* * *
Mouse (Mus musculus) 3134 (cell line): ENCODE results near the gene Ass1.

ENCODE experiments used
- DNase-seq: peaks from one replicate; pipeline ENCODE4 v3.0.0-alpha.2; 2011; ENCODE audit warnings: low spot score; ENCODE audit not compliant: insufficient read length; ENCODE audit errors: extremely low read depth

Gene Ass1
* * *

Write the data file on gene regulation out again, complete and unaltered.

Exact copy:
Mouse (Mus musculus) 3134 (cell line): ENCODE results near the gene Ass1.

ENCODE experiments used
- DNase-seq: peaks from one replicate; pipeline ENCODE4 v3.0.0-alpha.2; 2011; ENCODE audit warnings: low spot score; ENCODE audit not compliant: insufficient read length; ENCODE audit errors: extremely low read depth

Gene Ass1